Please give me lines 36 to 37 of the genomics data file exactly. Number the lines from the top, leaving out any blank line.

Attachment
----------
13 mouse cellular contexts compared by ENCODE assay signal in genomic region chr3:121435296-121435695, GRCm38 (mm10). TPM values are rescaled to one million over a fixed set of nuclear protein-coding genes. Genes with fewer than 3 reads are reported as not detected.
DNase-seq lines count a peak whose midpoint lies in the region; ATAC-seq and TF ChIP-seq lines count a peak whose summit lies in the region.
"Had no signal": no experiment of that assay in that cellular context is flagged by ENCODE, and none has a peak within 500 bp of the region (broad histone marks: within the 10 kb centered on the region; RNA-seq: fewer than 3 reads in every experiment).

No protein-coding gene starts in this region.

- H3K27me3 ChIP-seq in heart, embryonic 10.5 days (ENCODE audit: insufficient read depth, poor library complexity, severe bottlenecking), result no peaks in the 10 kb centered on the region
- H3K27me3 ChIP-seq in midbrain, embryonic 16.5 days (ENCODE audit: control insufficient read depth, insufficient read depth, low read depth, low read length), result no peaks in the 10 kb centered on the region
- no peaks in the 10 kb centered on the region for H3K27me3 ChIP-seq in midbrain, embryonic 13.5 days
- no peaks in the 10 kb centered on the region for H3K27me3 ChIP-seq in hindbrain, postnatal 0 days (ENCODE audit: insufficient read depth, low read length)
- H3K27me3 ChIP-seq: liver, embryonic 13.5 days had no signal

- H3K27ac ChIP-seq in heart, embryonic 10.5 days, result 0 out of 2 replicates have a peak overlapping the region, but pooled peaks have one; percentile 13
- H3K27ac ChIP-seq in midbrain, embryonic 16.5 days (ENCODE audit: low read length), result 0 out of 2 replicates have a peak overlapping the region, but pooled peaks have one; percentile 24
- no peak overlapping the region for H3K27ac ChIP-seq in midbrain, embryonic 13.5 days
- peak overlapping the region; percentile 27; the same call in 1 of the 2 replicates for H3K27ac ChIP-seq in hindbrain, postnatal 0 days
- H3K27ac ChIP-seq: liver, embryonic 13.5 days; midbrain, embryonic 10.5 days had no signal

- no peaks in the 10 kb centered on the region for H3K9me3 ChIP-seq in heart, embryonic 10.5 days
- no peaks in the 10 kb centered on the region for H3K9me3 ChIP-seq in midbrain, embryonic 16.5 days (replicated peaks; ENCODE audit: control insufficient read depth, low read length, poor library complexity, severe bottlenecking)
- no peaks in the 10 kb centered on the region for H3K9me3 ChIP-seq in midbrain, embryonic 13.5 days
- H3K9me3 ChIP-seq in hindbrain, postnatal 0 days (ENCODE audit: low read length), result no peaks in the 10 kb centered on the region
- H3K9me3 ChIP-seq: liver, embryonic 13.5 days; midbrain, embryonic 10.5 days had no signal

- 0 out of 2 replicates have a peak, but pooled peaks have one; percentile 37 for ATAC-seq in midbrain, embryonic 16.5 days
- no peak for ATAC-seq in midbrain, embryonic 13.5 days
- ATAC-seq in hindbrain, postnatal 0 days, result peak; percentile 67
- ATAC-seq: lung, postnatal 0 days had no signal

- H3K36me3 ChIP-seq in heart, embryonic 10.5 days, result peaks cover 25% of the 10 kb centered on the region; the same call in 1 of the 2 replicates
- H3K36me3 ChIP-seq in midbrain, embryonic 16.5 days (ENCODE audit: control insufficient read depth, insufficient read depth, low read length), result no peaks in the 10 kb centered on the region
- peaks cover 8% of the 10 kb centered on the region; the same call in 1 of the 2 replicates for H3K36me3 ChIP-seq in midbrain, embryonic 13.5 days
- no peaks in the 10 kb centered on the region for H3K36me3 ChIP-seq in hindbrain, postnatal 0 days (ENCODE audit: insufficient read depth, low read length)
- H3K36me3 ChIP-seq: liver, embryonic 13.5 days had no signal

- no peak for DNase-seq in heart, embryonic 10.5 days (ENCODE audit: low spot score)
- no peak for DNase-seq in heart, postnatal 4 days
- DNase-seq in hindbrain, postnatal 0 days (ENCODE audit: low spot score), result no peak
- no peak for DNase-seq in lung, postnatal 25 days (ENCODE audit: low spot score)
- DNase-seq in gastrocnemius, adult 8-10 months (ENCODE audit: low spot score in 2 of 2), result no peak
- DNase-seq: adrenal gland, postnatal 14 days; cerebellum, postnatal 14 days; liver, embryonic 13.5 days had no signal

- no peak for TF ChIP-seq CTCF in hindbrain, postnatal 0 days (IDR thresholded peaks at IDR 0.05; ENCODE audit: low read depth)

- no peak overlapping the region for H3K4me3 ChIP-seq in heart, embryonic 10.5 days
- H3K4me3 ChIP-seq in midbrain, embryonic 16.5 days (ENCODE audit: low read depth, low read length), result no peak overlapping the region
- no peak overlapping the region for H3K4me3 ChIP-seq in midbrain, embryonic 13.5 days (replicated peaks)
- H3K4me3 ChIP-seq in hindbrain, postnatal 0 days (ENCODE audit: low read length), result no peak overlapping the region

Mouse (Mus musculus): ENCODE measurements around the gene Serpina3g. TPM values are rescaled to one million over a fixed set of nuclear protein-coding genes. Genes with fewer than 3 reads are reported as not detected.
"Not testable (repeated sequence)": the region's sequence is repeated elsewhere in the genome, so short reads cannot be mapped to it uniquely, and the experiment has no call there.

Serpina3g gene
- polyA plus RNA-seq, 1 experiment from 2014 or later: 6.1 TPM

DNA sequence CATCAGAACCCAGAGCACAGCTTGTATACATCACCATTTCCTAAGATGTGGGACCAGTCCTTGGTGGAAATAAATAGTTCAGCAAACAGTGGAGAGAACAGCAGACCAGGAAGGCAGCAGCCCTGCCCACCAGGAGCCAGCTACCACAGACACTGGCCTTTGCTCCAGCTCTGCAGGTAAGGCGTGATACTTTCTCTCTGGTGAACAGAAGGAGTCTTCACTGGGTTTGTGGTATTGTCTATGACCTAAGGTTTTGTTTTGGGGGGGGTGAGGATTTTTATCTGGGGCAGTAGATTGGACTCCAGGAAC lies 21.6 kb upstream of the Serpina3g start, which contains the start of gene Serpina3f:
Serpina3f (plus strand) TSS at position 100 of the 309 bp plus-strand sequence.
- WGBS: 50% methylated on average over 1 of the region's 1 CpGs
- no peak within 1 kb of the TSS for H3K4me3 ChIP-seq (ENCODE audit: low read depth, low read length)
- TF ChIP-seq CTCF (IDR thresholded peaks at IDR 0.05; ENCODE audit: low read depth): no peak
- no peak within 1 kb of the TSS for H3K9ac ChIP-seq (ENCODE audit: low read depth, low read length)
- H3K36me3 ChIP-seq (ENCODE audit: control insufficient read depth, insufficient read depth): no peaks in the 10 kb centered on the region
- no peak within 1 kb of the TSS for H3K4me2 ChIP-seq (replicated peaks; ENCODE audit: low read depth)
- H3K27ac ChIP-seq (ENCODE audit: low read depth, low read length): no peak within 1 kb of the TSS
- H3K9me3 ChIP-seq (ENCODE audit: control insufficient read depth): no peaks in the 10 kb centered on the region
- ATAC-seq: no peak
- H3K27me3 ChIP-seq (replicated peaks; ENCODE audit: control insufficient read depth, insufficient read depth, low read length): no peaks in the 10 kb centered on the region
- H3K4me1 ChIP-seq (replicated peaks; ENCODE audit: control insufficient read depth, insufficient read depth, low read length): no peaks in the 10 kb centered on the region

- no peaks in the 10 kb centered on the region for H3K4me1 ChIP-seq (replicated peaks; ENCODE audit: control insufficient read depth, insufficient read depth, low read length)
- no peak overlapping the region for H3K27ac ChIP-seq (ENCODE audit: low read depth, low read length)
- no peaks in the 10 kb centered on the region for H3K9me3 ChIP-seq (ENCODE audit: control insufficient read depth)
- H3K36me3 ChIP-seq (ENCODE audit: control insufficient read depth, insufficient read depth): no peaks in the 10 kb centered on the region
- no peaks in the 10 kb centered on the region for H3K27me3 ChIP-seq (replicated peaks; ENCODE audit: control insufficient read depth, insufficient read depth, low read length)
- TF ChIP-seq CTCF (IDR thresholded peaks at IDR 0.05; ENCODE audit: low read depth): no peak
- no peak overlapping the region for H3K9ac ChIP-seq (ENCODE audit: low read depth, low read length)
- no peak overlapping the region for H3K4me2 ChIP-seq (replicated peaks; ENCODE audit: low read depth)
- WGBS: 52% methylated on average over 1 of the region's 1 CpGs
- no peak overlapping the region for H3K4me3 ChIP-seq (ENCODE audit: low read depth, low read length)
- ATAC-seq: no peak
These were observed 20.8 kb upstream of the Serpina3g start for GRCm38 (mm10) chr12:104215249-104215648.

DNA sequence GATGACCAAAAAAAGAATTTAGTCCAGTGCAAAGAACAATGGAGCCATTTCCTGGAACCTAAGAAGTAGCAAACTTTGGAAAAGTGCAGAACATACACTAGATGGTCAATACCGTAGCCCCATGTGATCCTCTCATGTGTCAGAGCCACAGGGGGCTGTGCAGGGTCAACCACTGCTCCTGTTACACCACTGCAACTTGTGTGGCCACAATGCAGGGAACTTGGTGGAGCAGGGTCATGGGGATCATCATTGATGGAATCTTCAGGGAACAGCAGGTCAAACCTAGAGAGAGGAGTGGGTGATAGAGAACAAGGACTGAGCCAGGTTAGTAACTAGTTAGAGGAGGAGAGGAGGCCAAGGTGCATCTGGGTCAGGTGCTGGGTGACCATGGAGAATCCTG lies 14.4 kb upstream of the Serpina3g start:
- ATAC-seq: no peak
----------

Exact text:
- no peak overlapping the region for H3K4me3 ChIP-seq in heart, embryonic 10.5 days
- H3K4me3 ChIP-seq in midbrain, embryonic 16.5 days (ENCODE audit: low read depth, low read length), result no peak overlapping the region